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New Mexico State University

New Mexico State University

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Applied Technology Center to focus on "green" manufacturing

Technologies used by the U.S. military to cut down on waste and pollution in its manufacturing operations may help commercial industries along the U.S.-Mexico border become more environmentally friendly.

That's one of the objectives of the new Thomas E. Davidson Applied Technology Center at New Mexico State University's Physical Science Laboratory.

"We think there are cost-effective technologies already developed for the Army that could be used to solve environmental problems facing the maquiladoras on the Mexican side of the border and industries on this side as well," said Robert Silver, PSL's Sustainable Green Manufacturing Program manager.

At a ceremony last month dedicating the Davidson Applied Technology Center, U.S. Rep. Joe Skeen, R-N.M., announced that PSL has been awarded $722,000 in federal funds for its green manufacturing program. The same amount will go to each of PSL's three partners in the initiative -- the Industrial Ecology Center at the U.S. Army's Picatinny Arsenal, the National Defense Center for Environmental Excellence (NDCEE) and the New Jersey Institute of Technology.

Although the program's research and development activities are primarily aimed at military manufacturing processes, part of PSL's task is to work with industries in the border region on technology transfer. To get the process started, Silver said a series of seminars is being planned to discuss environmental quality issues with maquiladora representatives.

"The maquilas are cost-driven, not regulation-driven," he said. "The Department of Defense and the maquila industries are surprisingly similar in this interest in cost. They want to know, for instance, how water-intensive is this process, how much electricity does it use, how much is it going to cost me to run this?"

The green manufacturing program aims to reduce pollution and waste without increasing costs, by introducing clean technologies and materials, better corrosion detection and prevention, improved design and more efficient use of resources.

"What the military has been trying to do is engineer out the waste," Silver said. "Rather than pay at the end of the pipeline to clean up pollution or dispose of waste, you design it out of your process at the front end."

An example, he said, is a method developed recently by NDCEE for repainting military aircraft. Instead of using toxic solvents to remove the old paint, it uses "a high-pressure water pump with a robotic arm that is controlled by a computer," he said. "It is so precise, you can control the spray and the pattern so that it will take off only one layer of paint, and leave the primer on."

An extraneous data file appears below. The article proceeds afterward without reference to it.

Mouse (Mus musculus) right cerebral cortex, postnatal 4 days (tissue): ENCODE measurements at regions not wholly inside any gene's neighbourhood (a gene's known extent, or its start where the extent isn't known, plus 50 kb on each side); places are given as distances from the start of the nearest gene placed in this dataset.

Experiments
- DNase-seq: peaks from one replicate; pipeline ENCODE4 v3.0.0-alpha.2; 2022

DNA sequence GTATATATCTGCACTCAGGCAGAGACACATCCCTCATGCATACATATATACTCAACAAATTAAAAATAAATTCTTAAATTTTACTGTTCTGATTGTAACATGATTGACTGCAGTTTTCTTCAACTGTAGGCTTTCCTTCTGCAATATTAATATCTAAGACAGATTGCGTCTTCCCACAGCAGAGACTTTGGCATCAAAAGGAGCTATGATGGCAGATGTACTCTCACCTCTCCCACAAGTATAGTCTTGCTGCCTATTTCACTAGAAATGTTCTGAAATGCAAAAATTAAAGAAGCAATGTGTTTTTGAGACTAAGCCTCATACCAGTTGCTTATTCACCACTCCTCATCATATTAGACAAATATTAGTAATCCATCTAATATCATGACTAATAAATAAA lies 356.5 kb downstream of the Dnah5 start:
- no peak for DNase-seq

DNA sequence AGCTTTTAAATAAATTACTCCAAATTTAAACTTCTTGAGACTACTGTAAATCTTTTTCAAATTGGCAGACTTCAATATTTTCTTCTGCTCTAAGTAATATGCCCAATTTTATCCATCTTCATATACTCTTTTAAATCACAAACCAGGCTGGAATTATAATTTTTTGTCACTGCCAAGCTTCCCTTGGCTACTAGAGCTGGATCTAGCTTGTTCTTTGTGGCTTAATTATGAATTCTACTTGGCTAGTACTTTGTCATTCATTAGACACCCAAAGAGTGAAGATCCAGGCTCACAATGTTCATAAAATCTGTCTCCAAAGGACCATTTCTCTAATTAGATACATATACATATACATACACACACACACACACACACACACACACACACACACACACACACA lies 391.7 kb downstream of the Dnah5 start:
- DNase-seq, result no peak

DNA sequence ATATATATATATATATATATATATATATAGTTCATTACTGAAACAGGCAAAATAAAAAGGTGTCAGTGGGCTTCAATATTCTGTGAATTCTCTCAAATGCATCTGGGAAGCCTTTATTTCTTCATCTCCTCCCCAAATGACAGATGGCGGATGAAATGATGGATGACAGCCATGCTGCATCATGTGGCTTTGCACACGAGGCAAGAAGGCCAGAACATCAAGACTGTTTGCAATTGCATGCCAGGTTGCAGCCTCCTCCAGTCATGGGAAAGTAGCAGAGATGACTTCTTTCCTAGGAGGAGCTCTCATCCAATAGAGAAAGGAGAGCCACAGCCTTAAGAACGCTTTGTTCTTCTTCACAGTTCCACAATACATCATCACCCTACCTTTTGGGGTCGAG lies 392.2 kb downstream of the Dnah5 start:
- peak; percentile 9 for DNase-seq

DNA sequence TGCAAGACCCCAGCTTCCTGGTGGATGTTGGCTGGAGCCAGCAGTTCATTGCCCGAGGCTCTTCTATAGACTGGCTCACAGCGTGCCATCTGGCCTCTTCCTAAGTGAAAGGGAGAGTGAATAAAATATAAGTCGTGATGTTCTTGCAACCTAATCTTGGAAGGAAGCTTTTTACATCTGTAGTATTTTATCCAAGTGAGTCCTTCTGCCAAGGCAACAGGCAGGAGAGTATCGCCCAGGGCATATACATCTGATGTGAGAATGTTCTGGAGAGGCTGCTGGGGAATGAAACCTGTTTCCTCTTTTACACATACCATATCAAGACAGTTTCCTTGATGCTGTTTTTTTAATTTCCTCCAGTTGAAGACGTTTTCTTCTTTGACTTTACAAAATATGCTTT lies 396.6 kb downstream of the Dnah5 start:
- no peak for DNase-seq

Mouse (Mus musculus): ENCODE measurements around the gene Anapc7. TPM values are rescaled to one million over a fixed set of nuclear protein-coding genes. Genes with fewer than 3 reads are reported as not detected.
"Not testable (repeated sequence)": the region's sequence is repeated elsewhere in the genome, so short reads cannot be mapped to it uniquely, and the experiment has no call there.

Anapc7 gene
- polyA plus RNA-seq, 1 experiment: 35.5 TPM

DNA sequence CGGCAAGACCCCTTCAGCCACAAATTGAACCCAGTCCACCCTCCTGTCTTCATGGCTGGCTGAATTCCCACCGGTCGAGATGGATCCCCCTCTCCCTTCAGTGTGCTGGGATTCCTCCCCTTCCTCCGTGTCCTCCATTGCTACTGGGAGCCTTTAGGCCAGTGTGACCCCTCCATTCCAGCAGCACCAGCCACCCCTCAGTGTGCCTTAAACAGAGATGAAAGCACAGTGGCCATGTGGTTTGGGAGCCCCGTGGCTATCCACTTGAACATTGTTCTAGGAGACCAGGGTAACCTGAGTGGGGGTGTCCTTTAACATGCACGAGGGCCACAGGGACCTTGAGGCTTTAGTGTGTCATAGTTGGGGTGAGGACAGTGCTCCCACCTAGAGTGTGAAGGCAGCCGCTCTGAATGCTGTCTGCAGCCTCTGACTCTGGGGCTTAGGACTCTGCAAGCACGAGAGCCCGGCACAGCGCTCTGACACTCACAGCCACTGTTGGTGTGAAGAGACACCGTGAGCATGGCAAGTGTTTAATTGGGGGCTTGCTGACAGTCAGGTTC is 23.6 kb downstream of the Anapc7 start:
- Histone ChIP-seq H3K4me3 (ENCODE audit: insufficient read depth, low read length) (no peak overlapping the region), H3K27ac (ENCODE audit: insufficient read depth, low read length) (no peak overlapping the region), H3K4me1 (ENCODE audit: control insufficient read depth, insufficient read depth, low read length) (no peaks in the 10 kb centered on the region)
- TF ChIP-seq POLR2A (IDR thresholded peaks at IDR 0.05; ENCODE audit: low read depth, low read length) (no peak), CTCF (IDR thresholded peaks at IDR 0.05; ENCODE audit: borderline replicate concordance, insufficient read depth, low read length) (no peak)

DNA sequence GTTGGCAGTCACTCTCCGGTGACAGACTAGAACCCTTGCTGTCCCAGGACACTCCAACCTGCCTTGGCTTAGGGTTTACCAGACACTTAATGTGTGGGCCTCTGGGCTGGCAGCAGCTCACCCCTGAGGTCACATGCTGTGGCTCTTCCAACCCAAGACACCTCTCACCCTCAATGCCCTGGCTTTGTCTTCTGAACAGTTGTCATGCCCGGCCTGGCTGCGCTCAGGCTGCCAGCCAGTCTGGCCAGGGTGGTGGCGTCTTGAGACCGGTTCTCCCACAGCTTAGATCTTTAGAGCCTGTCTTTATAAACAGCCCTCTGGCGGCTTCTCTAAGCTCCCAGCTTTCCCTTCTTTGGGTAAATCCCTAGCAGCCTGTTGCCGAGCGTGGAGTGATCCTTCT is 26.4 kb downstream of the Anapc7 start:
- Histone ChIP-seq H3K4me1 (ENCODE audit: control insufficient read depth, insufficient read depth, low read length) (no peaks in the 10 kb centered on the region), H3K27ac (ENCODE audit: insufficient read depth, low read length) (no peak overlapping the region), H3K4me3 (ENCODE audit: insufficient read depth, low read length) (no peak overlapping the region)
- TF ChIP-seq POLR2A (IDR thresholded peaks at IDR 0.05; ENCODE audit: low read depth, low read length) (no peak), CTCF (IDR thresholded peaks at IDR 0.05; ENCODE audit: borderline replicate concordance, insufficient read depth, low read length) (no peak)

Paint chips are the only waste, he said, and they can be separated out so the water can be recycled again and again. Once a computer program is set up for removing paint from a particular type of aircraft, Silver said, copies of the program can be sent to other sites where workers with minimal training can run the robotic equipment.

PSL's initial work on the green manufacturing contract will involve activities such as developing predictive technology models. To determine how long a device will continue to function under various conditions, the Davidson Applied Technology Center has testing equipment to subject the device to "accelerated aging," simulating long-term exposure to corrosion, ultraviolet light, heat, vibrations or other factors. The center also will develop advanced sensors for monitoring the condition of equipment or stored supplies.

Knowing the conditions under which a piece of equipment is likely to fail can result in improved manufacturing processes, better maintenance and more efficient use, Silver said.

The sustainable green manufacturing program is an outgrowth of PSL's long-standing working relationship with Picatinny Arsenal. Thomas E. Davidson, for whom the Applied Technology Center is named, was technical director at Picatinny before joining PSL in 1994 and he brought with him a keen interest in the green manufacturing technologies that were being developed at Picatinny. Davidson was PSL's deputy director for resource management at the time of his death last year.